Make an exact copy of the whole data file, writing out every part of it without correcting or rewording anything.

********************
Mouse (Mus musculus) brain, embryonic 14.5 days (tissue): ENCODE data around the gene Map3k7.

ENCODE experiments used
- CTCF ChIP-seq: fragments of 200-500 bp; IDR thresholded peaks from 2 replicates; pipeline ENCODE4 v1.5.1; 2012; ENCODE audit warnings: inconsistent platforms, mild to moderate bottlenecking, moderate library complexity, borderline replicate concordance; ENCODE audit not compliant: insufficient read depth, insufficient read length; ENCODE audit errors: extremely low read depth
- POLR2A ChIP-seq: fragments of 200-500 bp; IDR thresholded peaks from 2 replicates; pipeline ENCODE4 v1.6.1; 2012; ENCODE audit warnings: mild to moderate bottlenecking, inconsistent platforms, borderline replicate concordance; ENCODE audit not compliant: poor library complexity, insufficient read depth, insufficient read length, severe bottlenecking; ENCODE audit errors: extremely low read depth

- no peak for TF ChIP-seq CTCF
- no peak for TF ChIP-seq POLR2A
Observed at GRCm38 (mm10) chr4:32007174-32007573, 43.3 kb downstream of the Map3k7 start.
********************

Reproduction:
Mouse (Mus musculus) brain, embryonic 14.5 days (tissue): ENCODE data around the gene Map3k7.

ENCODE experiments used
- CTCF ChIP-seq: fragments of 200-500 bp; IDR thresholded peaks from 2 replicates; pipeline ENCODE4 v1.5.1; 2012; ENCODE audit warnings: inconsistent platforms, mild to moderate bottlenecking, moderate library complexity, borderline replicate concordance; ENCODE audit not compliant: insufficient read depth, insufficient read length; ENCODE audit errors: extremely low read depth
- POLR2A ChIP-seq: fragments of 200-500 bp; IDR thresholded peaks from 2 replicates; pipeline ENCODE4 v1.6.1; 2012; ENCODE audit warnings: mild to moderate bottlenecking, inconsistent platforms, borderline replicate concordance; ENCODE audit not compliant: poor library complexity, insufficient read depth, insufficient read length, severe bottlenecking; ENCODE audit errors: extremely low read depth

- no peak for TF ChIP-seq CTCF
- no peak for TF ChIP-seq POLR2A
Observed at GRCm38 (mm10) chr4:32007174-32007573, 43.3 kb downstream of the Map3k7 start.